The ambassador has departed

After 29 years, Bill Bridwell has retired from the Sheriff’s Meadow Foundation.

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“For nearly 30 years,” Adam Moore, executive director of Sheriff’s Meadow Foundation said, “Bill Bridwell has been the greatest ambassador for Sheriff’s Meadow that we could ever have had.” As a property manager, Bridwell was the face of the organization, often greeting people out on the trails with his friendly smile and his welcoming demeanor.

Bridwell is originally from Indiana, but was introduced to the Vineyard when he was a boy and his family came to stay with his uncle in Edgartown in the summer. If the name “Bridwell” sounds familiar, it’s because Bill’s uncle was none other than Norman Bridwell, the author and cartoonist best known for the “Clifford the Big Red Dog” book series.

“My uncle was a really great guy, very modest and unassuming,” Bridwell said. Norman used to send copies of his books to Bill’s family. “His second book, ‘The Zany Zoo,’ was dedicated to me. It was one of his least successful ones,” Bridwell joked.

Bridwell always loved the Vineyard, and thought eventually he would like to make it his home, so after leaving the University of Evansville in 1979, he moved here. He did a variety of part-time jobs on the Island, including driving a truck for Takemmy Laundry and painting houses.

In the early ’90s, Bridwell began working as a carpenter for Jeff Whipple Construction of Edgartown. “I think Bill had just gone through a divorce, and he was looking for a change,” Whipple said.

While working for Whipple, Bridwell would enroll at a class at the Nathan Mayhew Seminars that was to have a profound impact on his life. “I was interested in working outdoors, so I took a class in biodiversity,” Birdwell said. “I studied with Robert Culbert, who knew Dick Johnson, executive director of Sheriff’s Meadow, so I asked Robert if he could hook me up with Johnson.”

The timing was right: Hurricane Bob had just hit the Island. “Dick was the entirety of Sheriff’s Meadow at that time; he did the office work as well as trail maintenance, and he was looking for help with the properties after the hurricane, so I volunteered for a couple of weeks, and Dick asked me If I’d like a part-time job there.” In 1992 he took the job, splitting his time with Whipple.

Bridwell threw himself into the work at Sheriff’s Meadow, along with his pickup truck, which he donated to the cause. Bridwell worked side by side with Johnson clearing out invasives, cleaning up, chipping and hauling away massive piles of bittersweet and honeysuckle. Bridwell was the first real property maintenance person Sheriff’s Meadow hired.

For years, Bridwell continued working part-time for Sheriff’s Meadow, “But then in 2008, Adam Moore came along as executive director, and the organization began growing exponentially,” Bridwell said.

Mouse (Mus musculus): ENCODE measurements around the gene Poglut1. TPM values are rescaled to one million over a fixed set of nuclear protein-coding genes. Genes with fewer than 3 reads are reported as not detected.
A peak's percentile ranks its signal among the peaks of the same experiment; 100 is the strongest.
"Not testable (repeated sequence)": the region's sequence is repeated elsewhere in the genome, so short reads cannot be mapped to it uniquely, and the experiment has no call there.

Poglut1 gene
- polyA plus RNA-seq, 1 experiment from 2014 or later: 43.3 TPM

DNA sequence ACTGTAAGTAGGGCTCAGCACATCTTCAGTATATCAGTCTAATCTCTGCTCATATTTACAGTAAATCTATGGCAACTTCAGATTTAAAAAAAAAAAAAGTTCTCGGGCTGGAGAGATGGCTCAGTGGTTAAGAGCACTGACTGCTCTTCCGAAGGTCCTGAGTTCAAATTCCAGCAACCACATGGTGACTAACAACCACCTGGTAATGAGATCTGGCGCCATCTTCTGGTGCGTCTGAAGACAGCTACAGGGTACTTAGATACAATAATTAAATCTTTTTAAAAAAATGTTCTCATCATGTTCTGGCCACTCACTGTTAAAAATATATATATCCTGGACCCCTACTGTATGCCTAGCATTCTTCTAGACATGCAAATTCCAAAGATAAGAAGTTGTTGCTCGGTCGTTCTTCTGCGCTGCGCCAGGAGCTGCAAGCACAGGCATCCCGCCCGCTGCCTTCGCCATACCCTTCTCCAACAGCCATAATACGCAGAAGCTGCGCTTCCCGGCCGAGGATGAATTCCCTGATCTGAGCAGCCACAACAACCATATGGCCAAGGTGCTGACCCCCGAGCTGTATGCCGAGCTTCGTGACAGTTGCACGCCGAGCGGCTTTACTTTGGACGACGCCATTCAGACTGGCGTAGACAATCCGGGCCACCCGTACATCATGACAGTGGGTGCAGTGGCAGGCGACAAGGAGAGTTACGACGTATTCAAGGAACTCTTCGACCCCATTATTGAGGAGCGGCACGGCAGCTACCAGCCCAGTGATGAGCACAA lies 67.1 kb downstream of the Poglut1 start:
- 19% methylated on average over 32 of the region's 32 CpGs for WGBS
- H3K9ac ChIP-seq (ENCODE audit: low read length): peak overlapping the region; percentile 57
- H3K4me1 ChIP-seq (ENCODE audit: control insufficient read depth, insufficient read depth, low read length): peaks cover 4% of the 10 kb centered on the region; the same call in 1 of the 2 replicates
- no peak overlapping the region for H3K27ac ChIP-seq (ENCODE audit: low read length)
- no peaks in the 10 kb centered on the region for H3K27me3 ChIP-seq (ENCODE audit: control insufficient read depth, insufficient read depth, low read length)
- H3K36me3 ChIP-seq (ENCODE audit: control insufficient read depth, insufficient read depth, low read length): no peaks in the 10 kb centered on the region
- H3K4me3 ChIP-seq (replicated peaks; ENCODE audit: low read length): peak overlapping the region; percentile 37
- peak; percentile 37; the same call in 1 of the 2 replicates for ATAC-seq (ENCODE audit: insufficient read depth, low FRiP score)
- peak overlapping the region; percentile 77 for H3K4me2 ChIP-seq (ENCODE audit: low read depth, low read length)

Bridwell was brought on full-time, Sheriff’s Meadow got a new truck so Bill no longer had to use his, and a used tractor was donated to the foundation. “It was an open tractor,” Bridwell said, “and lots of the mowing was done in the off-season, so some of those early mornings were — pretty cold!”

Recently the foundation has made a lot of capital improvements, and got a dump truck and a tractor with a heated cab — Bridwell thought he had died and gone to heaven, because by this time SMF had greatly expanded its holdings.

According to its website, “Sheriff’s Meadow now protects 2,900 acres of land across the Island. We own 72 distinct preserves comprising 2,075 acres, and hold 42 conservation restrictions over an additional 825 acres.”

“The properties range from small — no larger than a person’s yard,” Bridwell said, “to Cedar Tree Neck, a vast holding which is the jewel of the crown.”

Looking back over the years at Sheriff’s Meadow, Bridwell says that one of the things that has changed the most are the summer benefit fundraisers.

“When we first started, there would be 40 or 50 guests in one of the board member’s backyards,” Bridwell said. “Now we have catered affairs with over 400 people.”

And one event in particular sticks out in Bridwell’s mind. It was a fundraiser held at Brookside Farm in Chilmark. “It hadn’t rained for nearly two weeks,” Bridwell said, “and an incredible storm moved in, there was a giant cloud that looked like some kind of creature — I’ve never seen anything like it.”

“There was a field for parking cars adjacent to where the benefit was being held,” Adam Moore said, “and it turned into a sea of mud. We had to tow cars out with a tow rope, we had to carry some people to their seats. Bill came up with the idea of having people park over at the Ag Hall and shuttling them in with buses — that was a big help.”

This past December, Bill Bridwell turned 65, and decided to retire from Sheriff’s Meadow. The years of strenuous activity, brush clearing, and building bridges on the trails began to take its toll on Bridwell. “The work is just getting harder on my body than it used to be,” he said.

In honor of his retirement, Kate Feiffer, wife of board member Chris Alley, produced a short video thanking Bridwell for his service. Many of Bridwell’s friends and co-workers sent Bill their best wishes and the video concluded with a heartfelt sentiment from all: “Thank you, Bill!”

 

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